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Christmas drink and drug figures released todayBack

Figures have been released today by the Association of Chief Police Officers on drink and drug drivers over the 2011 Christmas period.

In light of these figures, well known charity Brake has welcomed police efforts to catch drunk and drug drivers over the Christmas period but warns people that even more must be done by the government to decrease these figures even more, and eventually stamp out the problem.

During the month-long Christmas and New Year campaign, 7,100 people were arrested which was up 16 per cent from the same period in 2010. Police used intelligence to focus on certain routes which were previously favoured by drink and drug drivers and acted on information given to them by the public to make the series of arrests.

Findings from December 2011 reveal that although there was an increase in arrests, breath tests were actually down by 8 per cent in comparison to 2010. However, the number of Field Impairment Tests for drug driving increased by more than one third, with 17 per cent of tests resulting in an arrest.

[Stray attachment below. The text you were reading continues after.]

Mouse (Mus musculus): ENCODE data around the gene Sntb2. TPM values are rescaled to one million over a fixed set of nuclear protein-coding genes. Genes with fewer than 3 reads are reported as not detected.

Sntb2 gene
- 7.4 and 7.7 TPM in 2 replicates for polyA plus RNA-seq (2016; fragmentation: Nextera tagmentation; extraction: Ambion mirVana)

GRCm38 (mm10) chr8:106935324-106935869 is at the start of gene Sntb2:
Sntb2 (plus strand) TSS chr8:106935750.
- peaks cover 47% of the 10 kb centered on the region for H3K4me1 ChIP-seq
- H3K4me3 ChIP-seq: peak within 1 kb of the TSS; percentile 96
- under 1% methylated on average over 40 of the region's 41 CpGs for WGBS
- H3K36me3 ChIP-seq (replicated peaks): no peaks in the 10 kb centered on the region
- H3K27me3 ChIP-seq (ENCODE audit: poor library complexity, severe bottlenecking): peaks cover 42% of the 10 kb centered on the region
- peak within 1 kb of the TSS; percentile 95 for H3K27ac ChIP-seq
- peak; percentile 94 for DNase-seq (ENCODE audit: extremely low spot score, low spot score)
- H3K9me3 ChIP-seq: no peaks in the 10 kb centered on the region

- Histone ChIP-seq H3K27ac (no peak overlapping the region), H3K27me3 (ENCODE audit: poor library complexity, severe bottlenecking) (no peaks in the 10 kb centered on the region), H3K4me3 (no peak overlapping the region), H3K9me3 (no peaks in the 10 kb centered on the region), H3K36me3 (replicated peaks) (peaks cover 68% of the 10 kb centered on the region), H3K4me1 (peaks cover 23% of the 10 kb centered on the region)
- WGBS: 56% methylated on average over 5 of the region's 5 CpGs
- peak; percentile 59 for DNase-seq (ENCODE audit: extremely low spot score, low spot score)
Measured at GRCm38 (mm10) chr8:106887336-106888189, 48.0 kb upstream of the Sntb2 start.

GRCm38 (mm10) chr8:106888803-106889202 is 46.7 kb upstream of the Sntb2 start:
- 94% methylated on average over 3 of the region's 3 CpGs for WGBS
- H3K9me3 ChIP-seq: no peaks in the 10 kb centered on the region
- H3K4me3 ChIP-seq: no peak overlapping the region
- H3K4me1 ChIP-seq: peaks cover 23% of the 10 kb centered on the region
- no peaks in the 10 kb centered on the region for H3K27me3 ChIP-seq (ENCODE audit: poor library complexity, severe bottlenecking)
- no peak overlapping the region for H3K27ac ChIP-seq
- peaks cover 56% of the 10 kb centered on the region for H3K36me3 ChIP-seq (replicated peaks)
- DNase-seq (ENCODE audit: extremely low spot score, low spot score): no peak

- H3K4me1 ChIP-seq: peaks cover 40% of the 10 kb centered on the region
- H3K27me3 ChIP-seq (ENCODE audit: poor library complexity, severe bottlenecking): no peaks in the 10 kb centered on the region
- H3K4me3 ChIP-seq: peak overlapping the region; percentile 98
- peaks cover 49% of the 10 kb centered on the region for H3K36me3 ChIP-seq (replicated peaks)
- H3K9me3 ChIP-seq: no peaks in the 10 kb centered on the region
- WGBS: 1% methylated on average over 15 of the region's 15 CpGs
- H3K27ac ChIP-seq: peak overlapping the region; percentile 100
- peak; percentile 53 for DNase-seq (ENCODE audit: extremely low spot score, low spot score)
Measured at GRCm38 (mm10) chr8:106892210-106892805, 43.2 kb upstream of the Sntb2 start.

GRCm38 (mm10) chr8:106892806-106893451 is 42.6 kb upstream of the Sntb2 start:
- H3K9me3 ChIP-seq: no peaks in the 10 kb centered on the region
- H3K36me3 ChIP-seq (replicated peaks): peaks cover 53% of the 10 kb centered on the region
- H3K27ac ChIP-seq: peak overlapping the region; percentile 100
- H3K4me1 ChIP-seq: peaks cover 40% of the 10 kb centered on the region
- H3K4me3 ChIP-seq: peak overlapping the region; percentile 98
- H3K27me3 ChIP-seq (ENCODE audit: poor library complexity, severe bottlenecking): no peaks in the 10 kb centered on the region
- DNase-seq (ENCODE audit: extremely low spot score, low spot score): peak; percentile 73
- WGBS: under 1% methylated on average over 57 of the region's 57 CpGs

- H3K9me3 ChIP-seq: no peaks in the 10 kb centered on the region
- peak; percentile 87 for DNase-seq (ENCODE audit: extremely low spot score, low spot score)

Despite the severe budget cuts which the police have had to face in recent years, Brake has praised their work towards tackling drink and drug driving, but is also urging the government to make it easier to catch these types of criminals.

Brake has suggested that a greater deterrent needs to be put in place to combat against this type of potentially deadly behaviour, to include the following:

  • Introducing roadside drug testing devices
  • Making it illegal to drive with illegal drugs on your person
  • Allowing police the power to carry out random breath-testing and allow far more tests to be carried out through targeted high profile campaigns.
  • Make policing of roads a national policing priority so that greater investment can be made into this area which will hopefully send a clear and direct message to drink and drug drivers.

IAM director of policy and research Neil Greig said: “That young drivers continue to be the worst offenders is worrying. Our research shows that half of young drivers don’t know how much they can drink and still be under the limit, so the message is not getting through to them.

“This suggests that lack of education and confusion over safe limits in today’s drinking culture of huge glasses and ever changing alcoholic mixes may be a key factor in drink driving, especially for this age group.”

Posted by Leana Kell on 20/01/2012